Integrating Observing Systems to Benefit Stakeholders: a Case Study in the Gulf of Mexico

Ann E. Jochens, Texas A & M University - College Station
Matthew K. Howard, Texas A & M University - College Station
Lisa Campbell, Texas A & M University - College Station
Ruth Mullins-Perry, Texas A & M University - College Station
Gary J. Kirkpatrick, Mote Marine Laboratory
Barbara Kirkpatrick, Mote Marine Laboratory
Chris Simoniello, Institute for Marine Mammal Studies
Chuanmin Hu, University of South Florida
Robert H. Weisberg, University of South Florida

Complete list of authors: Chad Lembke, Alina Corcoran, Jim Ivey, and Steven H. Wolfe

Abstract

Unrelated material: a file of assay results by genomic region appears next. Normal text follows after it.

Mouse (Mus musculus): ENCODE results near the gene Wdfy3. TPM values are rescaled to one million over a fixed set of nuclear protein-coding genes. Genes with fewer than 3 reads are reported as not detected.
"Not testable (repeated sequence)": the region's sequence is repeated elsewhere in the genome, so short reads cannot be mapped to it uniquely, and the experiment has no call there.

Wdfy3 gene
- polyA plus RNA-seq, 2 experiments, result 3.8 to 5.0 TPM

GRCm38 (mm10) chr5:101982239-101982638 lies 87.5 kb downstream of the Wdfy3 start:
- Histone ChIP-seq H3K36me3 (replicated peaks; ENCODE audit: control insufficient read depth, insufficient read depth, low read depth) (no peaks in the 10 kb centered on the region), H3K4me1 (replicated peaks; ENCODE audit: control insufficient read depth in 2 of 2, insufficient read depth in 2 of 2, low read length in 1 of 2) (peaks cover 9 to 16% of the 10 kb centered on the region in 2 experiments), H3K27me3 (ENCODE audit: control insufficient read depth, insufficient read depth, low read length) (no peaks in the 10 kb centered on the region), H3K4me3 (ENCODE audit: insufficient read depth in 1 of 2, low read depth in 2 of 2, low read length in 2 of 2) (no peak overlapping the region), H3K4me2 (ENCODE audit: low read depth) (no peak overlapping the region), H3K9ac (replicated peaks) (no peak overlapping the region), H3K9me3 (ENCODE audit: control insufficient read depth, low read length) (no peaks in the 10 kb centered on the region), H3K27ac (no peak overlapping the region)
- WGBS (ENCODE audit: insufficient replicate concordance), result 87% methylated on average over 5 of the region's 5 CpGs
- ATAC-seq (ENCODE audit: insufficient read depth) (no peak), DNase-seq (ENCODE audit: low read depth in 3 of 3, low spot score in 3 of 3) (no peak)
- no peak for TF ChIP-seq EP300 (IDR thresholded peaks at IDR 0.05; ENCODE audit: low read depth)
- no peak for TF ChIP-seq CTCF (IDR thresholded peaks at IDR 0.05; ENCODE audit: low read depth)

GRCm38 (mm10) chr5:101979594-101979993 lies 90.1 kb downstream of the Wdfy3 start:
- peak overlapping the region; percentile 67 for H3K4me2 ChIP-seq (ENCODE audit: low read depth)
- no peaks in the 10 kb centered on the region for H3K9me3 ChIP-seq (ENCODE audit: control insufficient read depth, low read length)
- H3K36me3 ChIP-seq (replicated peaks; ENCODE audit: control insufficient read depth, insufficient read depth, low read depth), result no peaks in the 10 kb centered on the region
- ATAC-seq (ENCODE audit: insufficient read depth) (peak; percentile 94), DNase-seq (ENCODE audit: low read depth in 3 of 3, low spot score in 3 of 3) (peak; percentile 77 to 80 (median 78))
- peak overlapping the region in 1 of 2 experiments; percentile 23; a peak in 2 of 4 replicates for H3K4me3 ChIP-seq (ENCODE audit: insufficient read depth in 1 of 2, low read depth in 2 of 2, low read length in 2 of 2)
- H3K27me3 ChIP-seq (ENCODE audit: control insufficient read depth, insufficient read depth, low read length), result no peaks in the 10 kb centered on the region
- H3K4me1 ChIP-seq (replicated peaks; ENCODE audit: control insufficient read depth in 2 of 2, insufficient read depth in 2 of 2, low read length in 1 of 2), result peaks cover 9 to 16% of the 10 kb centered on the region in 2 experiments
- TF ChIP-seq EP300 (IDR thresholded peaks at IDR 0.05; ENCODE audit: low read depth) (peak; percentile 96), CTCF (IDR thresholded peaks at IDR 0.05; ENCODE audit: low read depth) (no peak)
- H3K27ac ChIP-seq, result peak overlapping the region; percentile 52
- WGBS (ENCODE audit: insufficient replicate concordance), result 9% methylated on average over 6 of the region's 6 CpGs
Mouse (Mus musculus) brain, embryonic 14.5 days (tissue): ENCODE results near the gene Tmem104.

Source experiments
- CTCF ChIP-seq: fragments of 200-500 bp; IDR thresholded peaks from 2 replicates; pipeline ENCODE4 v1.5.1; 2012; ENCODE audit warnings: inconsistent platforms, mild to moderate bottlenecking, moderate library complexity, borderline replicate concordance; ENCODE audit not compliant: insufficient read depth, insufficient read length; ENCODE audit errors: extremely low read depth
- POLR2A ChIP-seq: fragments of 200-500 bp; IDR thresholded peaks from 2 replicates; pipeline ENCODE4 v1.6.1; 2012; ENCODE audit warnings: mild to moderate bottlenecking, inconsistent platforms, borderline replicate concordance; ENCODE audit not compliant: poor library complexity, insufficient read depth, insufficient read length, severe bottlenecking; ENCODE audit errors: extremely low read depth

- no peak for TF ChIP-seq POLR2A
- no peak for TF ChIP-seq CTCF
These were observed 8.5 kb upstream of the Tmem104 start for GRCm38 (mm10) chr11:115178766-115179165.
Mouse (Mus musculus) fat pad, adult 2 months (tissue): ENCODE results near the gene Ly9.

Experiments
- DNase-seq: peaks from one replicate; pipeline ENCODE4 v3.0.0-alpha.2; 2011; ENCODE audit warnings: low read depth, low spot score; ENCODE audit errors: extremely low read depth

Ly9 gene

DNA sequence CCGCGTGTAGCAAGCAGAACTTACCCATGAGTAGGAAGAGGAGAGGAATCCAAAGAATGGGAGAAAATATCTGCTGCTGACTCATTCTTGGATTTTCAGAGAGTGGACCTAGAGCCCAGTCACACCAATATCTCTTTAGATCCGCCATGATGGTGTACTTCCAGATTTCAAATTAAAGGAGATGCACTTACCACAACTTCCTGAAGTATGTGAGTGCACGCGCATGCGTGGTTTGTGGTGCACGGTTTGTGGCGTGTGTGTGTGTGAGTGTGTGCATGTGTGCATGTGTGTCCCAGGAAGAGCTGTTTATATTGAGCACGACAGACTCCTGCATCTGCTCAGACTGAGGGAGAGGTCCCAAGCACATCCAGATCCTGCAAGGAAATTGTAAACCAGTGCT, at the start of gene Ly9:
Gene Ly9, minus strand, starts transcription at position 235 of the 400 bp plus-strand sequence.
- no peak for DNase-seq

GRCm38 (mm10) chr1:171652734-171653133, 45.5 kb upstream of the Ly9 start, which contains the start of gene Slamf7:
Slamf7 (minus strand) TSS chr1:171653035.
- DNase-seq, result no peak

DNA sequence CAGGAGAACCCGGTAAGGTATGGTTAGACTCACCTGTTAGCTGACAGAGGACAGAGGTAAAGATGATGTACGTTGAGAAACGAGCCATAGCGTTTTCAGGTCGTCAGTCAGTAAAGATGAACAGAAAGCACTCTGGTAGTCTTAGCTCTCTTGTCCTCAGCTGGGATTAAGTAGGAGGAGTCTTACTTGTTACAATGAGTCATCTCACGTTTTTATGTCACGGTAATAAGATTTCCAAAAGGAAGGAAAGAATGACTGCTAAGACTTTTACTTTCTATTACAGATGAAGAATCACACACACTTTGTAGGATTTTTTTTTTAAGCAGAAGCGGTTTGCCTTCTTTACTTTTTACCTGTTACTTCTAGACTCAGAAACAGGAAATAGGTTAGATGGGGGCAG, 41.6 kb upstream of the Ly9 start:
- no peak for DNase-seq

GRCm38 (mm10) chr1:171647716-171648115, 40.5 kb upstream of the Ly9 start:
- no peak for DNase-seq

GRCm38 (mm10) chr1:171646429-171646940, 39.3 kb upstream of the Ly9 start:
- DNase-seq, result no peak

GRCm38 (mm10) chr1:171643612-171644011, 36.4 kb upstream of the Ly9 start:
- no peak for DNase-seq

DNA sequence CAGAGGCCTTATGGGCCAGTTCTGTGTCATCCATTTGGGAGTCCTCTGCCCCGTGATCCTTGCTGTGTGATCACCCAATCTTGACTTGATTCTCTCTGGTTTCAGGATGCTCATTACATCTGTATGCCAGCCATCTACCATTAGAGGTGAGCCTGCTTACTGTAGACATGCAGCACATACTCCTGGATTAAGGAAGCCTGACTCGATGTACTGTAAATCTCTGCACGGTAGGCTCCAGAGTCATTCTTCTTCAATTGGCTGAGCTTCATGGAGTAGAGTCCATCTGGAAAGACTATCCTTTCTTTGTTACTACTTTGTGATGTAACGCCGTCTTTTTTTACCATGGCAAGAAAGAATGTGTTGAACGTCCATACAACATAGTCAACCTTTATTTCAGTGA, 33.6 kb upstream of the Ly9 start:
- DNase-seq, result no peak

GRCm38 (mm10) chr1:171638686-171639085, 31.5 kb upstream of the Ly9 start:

The U.S. Integrated Ocean Observing System is being designed to be an end-to Dend, integrated, sustained, operational System of Systems that provides data, information and products to benefit a broad range of stakeholders in their decision-making. These design concepts form the basis of pilot projects being undertaken by the Gulf of Mexico Coastal Ocean Observing System Regional Association (GCOOS-RA). This paper presents a case study of the GCOOS-RA Harmful Algal Bloom Integrated Observing System (HABIOS) Project. A set of research activities related to harmful algal blooms is examined for eventual transition from pilot project to an integrated operational system. The end-to-end nature of the system is explored from the perspectives of design and operation, data management and communication, modeling and analysis, decision-support tools and outreach, and benefits to stakeholders at national, regional, state, and local levels. The case study of the HABs pilot projects will demonstrate that HAB-related observations need to be both sustained and operational, and that progress is being may through the integration of the efforts of many entities concerned with detecting and monitoring HAB events and mitigating HAB impacts.